While we're celebrating the achievements of womankind this International Women's Day, we must not forget about the LGBT women around the world doing amazing things.
The sad truth is that LGBT women rarely get the recognition they deserve in mainstream media, so we decided to shine a light on just some of the fabulous women making the world a better place for all of us, regardless of our sexuality, gender or race.
Hannah Winterbourne Captain Hannah Winterbourne is a trailblazer for transgender women across the world, showing that you can unapologetically be who you really are, even in industries such as the army, perceived by many as traditionally conservative and rigidly masculine.
She realised she was a woman while at Sandhurst at the age of 23 and now sets an amazing example to trans people around the world to be courageous and honest.
Clare Balding Presenter and author Clare Balding has been outspoken about the need to take women's sport just as seriously as men's. She's told young women around the country not to be limited by gender stereotypes.
On top of that, she stood her ground and presented at the Sochi Winter Olympics, despite Stephen Fry's suggestion that Britain boycott it.
"I will be presenting from Sochi for the BBC. I will do so because I am a sports presenter who happens to be gay. I think the best way of enlightening societies that are not as open-minded as our own is not to be cowed into submission," she said.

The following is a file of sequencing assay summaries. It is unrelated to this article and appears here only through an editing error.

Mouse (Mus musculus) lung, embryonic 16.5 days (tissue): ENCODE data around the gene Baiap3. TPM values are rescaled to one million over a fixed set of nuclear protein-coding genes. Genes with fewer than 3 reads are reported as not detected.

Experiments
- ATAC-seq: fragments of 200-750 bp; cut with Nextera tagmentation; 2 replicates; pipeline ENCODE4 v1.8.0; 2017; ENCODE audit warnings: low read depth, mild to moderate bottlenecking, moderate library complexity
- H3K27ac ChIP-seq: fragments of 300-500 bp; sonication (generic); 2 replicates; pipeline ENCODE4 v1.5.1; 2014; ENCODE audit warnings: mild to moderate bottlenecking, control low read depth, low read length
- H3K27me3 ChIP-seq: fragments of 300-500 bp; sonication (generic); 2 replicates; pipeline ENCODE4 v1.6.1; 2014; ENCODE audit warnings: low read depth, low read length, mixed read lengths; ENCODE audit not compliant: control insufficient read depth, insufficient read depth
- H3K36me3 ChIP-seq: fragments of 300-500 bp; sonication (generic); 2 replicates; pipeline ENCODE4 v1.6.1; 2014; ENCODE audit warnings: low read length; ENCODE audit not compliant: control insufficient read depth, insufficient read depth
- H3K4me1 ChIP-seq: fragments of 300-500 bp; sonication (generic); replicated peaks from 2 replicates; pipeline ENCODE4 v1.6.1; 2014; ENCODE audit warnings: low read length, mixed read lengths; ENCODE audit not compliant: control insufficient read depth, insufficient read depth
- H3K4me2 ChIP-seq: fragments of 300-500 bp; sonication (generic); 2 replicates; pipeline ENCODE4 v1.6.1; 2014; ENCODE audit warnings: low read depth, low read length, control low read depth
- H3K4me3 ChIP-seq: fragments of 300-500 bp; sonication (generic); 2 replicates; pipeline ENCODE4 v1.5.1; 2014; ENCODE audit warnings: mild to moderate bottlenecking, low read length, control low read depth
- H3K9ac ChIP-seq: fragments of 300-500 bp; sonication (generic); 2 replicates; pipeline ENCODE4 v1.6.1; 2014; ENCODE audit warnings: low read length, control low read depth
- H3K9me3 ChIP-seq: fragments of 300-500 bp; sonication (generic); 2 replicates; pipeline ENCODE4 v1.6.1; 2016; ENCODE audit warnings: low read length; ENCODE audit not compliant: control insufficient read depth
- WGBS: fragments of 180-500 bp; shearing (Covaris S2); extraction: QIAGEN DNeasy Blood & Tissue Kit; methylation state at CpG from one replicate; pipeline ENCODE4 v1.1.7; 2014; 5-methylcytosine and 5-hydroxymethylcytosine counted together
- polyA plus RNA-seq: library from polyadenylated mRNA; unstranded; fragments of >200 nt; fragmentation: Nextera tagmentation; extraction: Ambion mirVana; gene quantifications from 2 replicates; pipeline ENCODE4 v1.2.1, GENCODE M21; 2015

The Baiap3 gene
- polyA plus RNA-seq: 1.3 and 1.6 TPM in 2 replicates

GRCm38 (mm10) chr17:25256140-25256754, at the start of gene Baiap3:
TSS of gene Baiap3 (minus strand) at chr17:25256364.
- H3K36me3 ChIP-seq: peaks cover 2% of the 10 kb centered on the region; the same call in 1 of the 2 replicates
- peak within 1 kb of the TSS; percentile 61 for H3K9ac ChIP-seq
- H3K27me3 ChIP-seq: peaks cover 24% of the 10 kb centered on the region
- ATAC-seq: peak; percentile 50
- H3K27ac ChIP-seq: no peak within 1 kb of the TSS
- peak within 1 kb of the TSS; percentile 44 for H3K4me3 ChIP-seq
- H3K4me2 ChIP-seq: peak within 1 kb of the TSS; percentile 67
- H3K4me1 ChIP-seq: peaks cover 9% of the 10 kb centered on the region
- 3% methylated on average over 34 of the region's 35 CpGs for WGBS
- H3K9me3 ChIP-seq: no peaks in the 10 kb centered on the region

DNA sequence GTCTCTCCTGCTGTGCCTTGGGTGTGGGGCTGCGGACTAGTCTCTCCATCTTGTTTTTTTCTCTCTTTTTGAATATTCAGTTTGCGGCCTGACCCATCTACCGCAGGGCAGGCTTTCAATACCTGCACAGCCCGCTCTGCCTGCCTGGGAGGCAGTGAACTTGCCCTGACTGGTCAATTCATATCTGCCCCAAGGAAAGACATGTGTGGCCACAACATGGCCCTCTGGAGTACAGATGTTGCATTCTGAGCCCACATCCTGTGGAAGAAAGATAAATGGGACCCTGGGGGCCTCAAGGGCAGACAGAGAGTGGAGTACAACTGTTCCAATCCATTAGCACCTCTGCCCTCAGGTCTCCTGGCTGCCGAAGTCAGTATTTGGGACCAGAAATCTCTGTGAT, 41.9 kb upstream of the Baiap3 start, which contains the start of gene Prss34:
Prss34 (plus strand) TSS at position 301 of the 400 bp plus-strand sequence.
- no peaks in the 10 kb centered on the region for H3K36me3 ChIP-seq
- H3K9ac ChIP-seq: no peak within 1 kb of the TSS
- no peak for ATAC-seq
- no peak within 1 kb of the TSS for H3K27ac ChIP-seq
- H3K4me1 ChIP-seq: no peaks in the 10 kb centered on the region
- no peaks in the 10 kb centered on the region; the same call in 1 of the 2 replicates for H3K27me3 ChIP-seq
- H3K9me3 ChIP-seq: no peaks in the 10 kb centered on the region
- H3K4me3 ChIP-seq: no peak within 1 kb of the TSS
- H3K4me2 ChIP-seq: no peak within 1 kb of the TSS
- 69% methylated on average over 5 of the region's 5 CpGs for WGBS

Vicky Beeching Earlier this year, Vicky Beeching - Christian rock star, theologian and broadcaster - came out as gay in an exclusive interview with The Independent. The 35-year-old says that coming out in the national media felt “like detonating a bomb”. But while some people from the Christian community boycotted her music, countless others rushed to support her and commend her bravery.
Ellen Page Last year, Juno and Inception star Ellen Page came out during a 'Time To Thrive' Conference for LGBT youth in Las Vegas.
"I’m here today because I am gay… I am tired of hiding and I am tired of lying by omission," she said. "I suffered for years because I was scared to be out. My spirit suffered, my mental health suffered and my relationships suffered. "And I’m standing here today, with all of you, on the other side of all that pain."
Alison Bechdel Cartoonist Alison Bechdel originally shot to fame for her comic strip Dykes to Watch Out For, but these days she's perhaps more well-known for creating The Bechdel Test.
A piece of fiction passes The Bechdel Test if there are at least two female characters who talk to each other about something besides a man.
Sounds simple, but it's certainly helped to highlight some of the sexist practices in Hollywood.
Cara Delevingne Despite being catapulted into the world of high fashion at a young age, Cara has never lost her sense of identity and has managed to retain her defiant sense of humour. She hasn't identified officially as being lesbian or bisexual, but has been outspoken about the subject. As the first supermodel to properly embrace social media, she has used her fame to draw attention to LBGT awareness campaigns such as National Coming Out day, which she supported by sharing a picture of herself on Instagram wearing a 'We Are You' T-shirt, along with the caption: "Doesn't matter who you are or what you believe it, we are one! Don't be scared to be who you are."
Alice Walker Author Alice Walker was the first black women to win the Pulitzer Prize for Fiction was she received the accolade for her novel The Color Purple in 1983.